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Re: adding support for posix_fadvise()

From: Neil Conway <neilc(at)samurai(dot)com>
To: Tom Lane <tgl(at)sss(dot)pgh(dot)pa(dot)us>
Cc: PostgreSQL Hackers <pgsql-hackers(at)postgresql(dot)org>
Subject: Re: adding support for posix_fadvise()
Date: 2003-11-03 20:10:29
Message-ID: 1067890228.3089.532.camel@tokyo (view raw, whole thread or download thread mbox)
Lists: pgsql-hackers
On Mon, 2003-11-03 at 09:38, Tom Lane wrote:
> Neil Conway <neilc(at)samurai(dot)com> writes:
> > Given a Relation and an advice, this would:
> > (a) propagate the advice for this relation to all the open FDs for the
> > relation
> "All"?  You cannot affect the FDs being used by other backends.

Sorry, I meant just the FDs opened by this backend.

> It's fairly unclear to me what the posix_fadvise function is really
> going to do for files that are being accessed by multiple processes.

In a thread on lkml[1], Andrew Morton comments:

        Note that it applies to a file descriptor. If
        posix_fadvise(FADV_DONTNEED) is called against a file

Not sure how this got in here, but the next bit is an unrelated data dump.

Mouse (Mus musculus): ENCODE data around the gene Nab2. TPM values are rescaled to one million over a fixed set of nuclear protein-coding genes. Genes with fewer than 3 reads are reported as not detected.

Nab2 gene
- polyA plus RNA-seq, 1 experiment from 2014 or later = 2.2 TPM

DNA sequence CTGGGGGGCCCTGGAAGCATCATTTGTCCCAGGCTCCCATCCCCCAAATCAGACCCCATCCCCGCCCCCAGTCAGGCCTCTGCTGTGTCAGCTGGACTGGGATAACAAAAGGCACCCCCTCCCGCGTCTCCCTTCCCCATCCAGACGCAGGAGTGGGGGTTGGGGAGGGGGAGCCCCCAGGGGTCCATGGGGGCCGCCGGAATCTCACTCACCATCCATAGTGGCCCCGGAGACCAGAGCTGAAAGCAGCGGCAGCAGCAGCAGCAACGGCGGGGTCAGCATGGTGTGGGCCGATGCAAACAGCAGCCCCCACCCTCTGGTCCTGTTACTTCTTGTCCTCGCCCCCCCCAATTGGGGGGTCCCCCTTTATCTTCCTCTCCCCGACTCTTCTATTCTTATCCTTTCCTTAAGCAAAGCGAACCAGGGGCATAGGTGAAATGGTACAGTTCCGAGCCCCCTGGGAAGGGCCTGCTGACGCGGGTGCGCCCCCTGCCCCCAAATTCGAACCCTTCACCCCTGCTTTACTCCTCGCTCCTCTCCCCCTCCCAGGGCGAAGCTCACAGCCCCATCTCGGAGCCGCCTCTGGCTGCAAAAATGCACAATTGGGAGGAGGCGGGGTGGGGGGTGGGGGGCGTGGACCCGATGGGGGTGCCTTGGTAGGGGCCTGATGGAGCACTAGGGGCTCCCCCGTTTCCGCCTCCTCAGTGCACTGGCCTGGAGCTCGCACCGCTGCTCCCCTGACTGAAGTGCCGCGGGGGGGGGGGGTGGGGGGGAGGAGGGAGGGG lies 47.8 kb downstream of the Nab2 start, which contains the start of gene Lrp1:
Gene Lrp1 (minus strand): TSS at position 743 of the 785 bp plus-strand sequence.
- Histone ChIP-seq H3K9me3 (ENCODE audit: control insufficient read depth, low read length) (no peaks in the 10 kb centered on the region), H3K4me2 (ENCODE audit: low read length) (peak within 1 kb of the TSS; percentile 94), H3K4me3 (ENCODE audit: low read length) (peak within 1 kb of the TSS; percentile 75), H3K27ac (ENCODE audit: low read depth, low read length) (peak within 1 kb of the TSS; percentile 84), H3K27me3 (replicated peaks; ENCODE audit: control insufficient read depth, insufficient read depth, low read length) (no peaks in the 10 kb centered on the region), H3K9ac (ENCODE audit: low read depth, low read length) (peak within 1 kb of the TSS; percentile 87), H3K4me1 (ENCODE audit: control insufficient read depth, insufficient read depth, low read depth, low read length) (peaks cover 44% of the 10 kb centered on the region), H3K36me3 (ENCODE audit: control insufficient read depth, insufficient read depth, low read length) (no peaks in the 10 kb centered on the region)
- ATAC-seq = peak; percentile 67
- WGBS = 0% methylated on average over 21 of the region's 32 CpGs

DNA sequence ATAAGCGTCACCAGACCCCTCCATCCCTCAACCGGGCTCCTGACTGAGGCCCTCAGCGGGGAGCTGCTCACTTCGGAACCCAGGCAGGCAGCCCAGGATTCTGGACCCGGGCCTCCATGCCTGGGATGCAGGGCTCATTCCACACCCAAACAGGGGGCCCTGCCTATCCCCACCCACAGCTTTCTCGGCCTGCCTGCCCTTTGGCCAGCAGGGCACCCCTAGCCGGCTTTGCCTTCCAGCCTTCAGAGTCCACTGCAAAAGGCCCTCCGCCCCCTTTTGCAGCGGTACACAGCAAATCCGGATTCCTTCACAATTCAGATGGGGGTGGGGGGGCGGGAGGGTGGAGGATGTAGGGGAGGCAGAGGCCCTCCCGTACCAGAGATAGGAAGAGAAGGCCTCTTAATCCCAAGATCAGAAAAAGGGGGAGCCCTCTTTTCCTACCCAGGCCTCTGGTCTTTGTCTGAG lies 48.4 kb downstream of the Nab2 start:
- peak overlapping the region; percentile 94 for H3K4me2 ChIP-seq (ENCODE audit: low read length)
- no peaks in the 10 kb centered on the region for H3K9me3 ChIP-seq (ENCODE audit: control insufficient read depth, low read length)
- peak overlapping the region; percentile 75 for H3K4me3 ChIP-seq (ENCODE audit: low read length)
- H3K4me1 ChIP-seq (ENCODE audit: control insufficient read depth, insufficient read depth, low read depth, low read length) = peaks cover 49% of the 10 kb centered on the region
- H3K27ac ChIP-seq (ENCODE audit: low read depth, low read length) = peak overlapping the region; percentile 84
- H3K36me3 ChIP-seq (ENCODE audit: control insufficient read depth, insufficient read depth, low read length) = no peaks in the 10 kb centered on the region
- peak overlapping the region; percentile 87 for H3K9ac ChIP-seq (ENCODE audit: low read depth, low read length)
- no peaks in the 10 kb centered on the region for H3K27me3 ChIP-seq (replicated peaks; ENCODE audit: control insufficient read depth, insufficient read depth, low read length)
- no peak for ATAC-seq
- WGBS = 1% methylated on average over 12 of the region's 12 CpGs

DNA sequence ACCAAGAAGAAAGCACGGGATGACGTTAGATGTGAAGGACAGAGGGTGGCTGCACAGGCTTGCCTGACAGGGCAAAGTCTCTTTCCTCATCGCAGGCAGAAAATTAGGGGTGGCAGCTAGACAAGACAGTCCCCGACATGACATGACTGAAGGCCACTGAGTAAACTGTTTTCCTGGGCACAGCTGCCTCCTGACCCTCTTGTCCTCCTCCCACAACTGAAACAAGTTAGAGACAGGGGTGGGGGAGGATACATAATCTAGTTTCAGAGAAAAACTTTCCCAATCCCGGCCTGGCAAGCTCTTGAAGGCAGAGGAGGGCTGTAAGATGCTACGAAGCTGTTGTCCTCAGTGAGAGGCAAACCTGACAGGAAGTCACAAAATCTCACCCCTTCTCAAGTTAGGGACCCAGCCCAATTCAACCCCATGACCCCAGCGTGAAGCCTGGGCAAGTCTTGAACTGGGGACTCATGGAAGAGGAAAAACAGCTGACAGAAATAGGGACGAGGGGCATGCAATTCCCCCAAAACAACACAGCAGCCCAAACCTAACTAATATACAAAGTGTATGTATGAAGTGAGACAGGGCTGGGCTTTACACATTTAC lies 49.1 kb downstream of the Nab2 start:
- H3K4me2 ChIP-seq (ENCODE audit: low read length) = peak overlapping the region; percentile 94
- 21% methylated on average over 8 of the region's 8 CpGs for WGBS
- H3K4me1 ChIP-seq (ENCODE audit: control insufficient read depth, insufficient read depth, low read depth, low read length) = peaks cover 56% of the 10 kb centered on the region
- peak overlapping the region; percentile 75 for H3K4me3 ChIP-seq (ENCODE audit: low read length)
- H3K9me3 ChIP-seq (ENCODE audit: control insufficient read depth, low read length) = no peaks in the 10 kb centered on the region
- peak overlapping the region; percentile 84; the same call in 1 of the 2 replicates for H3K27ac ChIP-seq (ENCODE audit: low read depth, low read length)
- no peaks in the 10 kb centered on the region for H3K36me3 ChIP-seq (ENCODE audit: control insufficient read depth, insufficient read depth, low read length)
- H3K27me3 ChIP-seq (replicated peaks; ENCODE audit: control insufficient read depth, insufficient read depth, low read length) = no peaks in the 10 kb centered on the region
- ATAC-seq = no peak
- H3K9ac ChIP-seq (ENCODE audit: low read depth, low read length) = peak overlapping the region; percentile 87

descriptor, and someone else has an fd open against the same
        file, that other user gets their foot shot off. That's OK.

I would imagine that by "getting their foot" shot off, Andrew is saying
that FADV_DONTNEED by one process affects any other processes accessing
the same file via a different FD. If I'm misunderstanding what's going
on here, please let me know.

> For instance, is there any value in setting POSIX_FADV_DONTNEED on a
> WAL file, given that every other backend is going to have that same
> file open?

My understanding is that yes, there is value in doing this, for the
reasons mentioned above.

> A related problem is that the smgr uses the same FD to access the same
> relation no matter how many scans are in progress.

Interesting ... I'll have to think some more about this. Thanks for the
suggestions and comments.


[1] -

The rest of the thread includes an interesting discussion -- I recommend
reading it. The lkml folks actually speculate about what we (OSS DBMS
developers) would find useful in fadvise(), amusingly enough... The
thread starts here:

Finally, Andrew Morton provides some more clarification on what happens
when multiple processes are accessing a file that is fadvise()'d:

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